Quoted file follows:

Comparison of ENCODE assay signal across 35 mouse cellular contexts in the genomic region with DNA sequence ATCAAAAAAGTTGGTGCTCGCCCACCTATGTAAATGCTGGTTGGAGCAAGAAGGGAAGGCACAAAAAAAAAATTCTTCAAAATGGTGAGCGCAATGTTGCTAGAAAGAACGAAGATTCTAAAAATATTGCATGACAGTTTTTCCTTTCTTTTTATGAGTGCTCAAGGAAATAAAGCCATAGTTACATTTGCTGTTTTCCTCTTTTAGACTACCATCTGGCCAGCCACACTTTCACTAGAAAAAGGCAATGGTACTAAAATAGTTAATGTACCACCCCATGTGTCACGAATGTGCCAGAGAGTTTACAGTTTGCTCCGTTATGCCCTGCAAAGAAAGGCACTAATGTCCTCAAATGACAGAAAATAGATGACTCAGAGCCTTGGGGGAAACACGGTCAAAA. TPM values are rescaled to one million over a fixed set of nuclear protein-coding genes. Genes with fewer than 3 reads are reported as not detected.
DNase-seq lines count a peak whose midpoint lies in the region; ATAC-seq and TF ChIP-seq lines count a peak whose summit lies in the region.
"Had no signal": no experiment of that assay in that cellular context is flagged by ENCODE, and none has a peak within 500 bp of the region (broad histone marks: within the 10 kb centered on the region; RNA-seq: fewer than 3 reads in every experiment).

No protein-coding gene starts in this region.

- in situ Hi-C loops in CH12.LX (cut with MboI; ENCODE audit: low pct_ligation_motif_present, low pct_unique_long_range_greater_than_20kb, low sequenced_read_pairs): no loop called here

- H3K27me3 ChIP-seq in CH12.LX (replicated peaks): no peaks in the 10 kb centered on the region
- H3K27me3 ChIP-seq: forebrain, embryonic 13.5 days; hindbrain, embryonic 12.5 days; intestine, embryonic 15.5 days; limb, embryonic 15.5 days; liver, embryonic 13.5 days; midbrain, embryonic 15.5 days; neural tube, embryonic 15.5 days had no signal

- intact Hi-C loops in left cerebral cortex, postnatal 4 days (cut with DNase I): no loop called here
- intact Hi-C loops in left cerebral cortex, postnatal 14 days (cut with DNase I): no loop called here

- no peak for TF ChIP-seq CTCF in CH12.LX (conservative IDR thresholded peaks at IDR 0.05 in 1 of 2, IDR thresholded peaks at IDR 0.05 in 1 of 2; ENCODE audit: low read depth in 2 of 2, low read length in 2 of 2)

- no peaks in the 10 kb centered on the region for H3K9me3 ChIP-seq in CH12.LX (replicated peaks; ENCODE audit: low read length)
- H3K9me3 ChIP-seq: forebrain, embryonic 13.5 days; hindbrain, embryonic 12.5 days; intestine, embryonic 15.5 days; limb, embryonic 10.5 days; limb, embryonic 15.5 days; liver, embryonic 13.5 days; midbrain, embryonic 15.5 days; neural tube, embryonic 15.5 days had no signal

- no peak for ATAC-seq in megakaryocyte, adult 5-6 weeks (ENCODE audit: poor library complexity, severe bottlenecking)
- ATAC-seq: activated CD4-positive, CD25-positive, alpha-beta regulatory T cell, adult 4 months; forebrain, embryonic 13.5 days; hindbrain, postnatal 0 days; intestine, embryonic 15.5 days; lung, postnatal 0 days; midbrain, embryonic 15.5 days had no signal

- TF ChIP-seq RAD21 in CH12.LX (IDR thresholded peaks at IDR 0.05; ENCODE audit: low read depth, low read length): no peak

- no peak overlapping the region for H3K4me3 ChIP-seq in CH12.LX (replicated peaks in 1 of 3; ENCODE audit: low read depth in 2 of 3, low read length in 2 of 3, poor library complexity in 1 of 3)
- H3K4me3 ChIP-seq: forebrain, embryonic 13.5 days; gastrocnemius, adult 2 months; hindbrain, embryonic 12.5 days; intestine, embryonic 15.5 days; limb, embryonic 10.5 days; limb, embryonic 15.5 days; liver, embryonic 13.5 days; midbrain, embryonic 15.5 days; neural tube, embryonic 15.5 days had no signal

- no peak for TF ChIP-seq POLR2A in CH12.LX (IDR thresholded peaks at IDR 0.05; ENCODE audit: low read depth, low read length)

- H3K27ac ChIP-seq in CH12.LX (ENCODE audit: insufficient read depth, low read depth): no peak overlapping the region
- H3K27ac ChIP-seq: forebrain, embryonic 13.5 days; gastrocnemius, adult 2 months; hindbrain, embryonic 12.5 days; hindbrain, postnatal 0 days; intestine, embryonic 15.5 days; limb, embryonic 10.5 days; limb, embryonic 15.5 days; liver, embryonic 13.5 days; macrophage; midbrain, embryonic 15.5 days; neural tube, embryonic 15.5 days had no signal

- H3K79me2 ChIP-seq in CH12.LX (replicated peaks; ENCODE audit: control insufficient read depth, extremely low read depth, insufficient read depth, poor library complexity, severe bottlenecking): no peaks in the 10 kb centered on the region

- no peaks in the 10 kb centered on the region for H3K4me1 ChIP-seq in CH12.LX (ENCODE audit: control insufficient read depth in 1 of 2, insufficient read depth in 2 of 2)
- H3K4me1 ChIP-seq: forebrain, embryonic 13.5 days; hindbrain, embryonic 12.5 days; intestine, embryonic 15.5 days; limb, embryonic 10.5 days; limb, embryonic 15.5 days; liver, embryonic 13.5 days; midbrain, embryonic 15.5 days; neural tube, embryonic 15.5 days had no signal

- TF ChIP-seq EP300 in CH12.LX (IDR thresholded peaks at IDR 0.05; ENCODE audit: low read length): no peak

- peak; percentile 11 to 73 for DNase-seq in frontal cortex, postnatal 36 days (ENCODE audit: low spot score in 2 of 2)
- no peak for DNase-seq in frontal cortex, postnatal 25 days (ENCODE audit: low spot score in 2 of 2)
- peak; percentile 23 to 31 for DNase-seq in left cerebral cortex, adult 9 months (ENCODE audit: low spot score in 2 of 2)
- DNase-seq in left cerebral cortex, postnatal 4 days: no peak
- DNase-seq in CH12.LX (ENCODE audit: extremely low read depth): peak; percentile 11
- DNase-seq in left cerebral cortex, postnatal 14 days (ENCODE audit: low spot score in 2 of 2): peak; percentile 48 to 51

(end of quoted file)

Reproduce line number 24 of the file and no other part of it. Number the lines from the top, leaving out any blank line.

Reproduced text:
- TF ChIP-seq EP300 in CH12.LX (IDR thresholded peaks at IDR 0.05; ENCODE audit: low read length): no peak